A major manufacturer of hydraulic fracturing tools for the
oil and gas industry is using NVision's
HandHeld laser scanner to increase the performance and life of its products by
gaining a clearer picture of erosion patterns. The company previously used
ultrasonic sensors to measure discrete points in a gridded pattern after
erosion testing with proppant. The HandHeld Scanner provides a much clearer
understanding of erosion patterns by measuring millions of points and providing
a comparison of the geometry before and after testing with color deviation
models showing the amount of material that has been eroded in each area of the
tool. This information helps engineers gain an intuitive understanding of tool
performance, which in turn helps improve design and substantially increase tool
Hydraulic fracturing involves pumping a fracturing fluid
into a well bore at a high enough level of pressure to cause the formation to
crack, enhancing the flow of oil and gas from the formation to the well. A slurry
material called proppant, which commonly consists primarily of sand or ceramic
material, is then injected into the fracture to prop it open, thereby increasing
the flow of formation fluids. However, the proppant is highly abrasive and
erodes the casing and tools. After they have eroded to a certain point, the equipment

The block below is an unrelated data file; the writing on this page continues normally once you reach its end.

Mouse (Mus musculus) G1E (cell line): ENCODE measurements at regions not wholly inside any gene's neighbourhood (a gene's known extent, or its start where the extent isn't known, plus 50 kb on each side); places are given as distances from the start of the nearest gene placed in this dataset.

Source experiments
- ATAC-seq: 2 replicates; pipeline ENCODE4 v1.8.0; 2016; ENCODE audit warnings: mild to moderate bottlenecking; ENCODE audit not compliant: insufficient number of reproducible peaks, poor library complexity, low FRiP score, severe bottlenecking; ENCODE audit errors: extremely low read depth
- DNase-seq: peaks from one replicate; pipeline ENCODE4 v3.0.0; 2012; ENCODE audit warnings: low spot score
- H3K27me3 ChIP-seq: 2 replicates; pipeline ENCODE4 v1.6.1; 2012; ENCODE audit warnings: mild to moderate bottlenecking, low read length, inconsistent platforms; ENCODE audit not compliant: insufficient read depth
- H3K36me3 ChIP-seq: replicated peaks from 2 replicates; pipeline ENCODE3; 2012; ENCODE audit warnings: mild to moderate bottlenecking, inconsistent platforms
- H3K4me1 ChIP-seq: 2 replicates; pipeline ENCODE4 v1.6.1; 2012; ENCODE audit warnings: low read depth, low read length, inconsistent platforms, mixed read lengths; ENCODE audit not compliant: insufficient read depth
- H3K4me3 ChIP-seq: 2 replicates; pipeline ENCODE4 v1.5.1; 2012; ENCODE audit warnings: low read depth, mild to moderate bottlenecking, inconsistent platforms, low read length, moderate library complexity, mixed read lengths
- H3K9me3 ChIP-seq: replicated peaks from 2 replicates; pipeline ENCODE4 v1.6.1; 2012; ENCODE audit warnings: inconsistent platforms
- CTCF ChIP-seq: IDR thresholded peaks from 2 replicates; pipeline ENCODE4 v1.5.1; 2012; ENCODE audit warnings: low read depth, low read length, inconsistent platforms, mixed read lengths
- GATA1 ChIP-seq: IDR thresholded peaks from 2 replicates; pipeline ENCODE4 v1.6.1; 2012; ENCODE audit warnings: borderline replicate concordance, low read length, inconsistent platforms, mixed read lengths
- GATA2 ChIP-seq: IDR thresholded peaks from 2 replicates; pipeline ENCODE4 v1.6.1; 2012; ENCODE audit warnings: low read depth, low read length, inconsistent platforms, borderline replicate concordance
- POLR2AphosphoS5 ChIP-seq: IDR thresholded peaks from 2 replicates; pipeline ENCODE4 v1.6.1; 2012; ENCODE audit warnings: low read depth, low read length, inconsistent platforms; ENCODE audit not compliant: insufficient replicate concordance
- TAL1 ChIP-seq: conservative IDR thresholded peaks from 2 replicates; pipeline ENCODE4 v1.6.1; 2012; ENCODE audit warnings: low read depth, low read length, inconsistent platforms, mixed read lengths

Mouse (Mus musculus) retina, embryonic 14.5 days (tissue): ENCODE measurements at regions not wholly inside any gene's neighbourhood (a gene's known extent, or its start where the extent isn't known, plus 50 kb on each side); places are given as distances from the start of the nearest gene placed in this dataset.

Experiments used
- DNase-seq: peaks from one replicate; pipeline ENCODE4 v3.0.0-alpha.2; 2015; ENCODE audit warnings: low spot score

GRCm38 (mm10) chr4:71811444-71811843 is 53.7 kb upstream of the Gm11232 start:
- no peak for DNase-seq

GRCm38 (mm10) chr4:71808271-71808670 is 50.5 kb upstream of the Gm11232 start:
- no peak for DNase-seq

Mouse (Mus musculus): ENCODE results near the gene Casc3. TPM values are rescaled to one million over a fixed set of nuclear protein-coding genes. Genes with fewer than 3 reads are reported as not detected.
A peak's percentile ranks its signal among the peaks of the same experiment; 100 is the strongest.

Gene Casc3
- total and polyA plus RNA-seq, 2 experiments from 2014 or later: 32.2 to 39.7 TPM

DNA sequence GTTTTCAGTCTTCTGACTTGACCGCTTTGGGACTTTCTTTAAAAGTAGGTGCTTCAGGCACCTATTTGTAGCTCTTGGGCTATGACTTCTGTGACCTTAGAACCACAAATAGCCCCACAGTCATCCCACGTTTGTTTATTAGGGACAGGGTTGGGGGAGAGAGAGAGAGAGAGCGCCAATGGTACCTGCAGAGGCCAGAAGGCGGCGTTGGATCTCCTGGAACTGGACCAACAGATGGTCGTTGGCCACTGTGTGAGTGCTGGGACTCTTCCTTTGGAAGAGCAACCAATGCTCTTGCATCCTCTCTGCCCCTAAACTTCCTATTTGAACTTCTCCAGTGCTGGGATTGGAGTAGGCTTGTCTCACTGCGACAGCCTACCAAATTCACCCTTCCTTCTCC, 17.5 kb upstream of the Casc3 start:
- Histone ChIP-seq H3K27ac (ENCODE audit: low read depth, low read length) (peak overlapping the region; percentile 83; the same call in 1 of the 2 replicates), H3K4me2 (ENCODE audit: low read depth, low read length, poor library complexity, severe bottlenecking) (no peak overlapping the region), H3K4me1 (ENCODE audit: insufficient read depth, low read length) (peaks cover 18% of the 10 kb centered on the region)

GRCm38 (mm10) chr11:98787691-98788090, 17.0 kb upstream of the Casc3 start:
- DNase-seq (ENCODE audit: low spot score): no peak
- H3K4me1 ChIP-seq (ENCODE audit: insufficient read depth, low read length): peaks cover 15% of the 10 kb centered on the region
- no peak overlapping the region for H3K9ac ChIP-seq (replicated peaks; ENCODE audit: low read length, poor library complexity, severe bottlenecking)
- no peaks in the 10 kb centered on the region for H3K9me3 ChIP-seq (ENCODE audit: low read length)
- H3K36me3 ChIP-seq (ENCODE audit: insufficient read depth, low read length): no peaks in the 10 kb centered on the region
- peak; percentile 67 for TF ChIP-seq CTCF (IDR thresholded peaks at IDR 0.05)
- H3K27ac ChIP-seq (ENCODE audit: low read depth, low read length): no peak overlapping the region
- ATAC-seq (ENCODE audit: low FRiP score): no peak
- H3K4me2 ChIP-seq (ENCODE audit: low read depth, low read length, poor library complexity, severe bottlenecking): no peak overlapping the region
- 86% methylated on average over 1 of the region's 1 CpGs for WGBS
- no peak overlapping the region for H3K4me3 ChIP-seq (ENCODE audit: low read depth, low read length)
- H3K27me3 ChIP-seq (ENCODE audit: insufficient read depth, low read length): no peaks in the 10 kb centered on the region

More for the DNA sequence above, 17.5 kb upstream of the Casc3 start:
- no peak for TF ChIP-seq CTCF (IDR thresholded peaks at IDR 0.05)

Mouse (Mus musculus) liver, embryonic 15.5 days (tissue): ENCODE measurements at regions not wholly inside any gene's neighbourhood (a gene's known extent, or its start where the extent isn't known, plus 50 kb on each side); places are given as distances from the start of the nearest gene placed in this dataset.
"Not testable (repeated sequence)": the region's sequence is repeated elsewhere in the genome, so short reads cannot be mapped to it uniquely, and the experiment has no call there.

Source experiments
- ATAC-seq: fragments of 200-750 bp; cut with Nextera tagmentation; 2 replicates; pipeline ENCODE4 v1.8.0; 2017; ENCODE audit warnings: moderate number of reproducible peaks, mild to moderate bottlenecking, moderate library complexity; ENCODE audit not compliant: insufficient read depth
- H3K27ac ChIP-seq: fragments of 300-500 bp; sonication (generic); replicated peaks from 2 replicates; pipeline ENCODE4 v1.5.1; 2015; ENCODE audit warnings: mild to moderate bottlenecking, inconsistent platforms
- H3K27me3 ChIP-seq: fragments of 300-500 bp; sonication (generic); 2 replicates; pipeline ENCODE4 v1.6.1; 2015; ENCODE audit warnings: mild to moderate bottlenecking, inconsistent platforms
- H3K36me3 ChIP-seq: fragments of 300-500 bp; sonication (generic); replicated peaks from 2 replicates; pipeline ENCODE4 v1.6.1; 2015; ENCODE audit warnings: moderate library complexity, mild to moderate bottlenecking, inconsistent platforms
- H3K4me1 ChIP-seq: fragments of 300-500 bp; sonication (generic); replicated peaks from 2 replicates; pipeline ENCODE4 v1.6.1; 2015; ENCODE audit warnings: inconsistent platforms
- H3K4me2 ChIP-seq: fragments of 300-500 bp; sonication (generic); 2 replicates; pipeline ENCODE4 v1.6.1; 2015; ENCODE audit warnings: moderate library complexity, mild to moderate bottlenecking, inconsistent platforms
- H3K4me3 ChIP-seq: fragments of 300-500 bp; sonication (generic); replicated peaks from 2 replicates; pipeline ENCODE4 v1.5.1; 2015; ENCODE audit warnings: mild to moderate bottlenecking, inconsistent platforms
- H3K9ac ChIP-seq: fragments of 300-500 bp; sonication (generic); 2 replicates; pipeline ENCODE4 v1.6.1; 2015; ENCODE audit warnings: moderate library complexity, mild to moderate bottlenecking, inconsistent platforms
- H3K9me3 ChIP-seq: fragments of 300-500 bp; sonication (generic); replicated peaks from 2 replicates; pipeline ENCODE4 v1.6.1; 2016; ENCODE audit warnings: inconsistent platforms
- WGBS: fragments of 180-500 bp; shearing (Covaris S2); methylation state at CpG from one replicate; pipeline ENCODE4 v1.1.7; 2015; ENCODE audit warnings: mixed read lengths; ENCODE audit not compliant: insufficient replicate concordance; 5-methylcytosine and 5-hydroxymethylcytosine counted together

needs to be replaced, which is expensive in terms of labor and tool cost, but
most important delays the completion process.
After some investigation, the manufacturer decided to
perform the erosion measurements with the NVision HandHeld Scanner. A key
advantage of the HandHeld Scanner is that it is mounted on a mechanical arm so
it can move freely around tools of any size. The mechanical arm keeps track of
the scanner's location so all data is collected within the same coordinate
system. As technicians inspect the tool, the scanner generates a point cloud consisting
of millions points each with x, y, z coordinates and i, j, k vectors. The laser
scanner also provides accuracy to a few thousandths of an inch.
Fifty-six-year-old Pasquale Russo has been doing metalwork for more than 30 years in a tiny southern Italy village. Many craftsmen like him brought with them fabrication skills when they came from the Old World to America.
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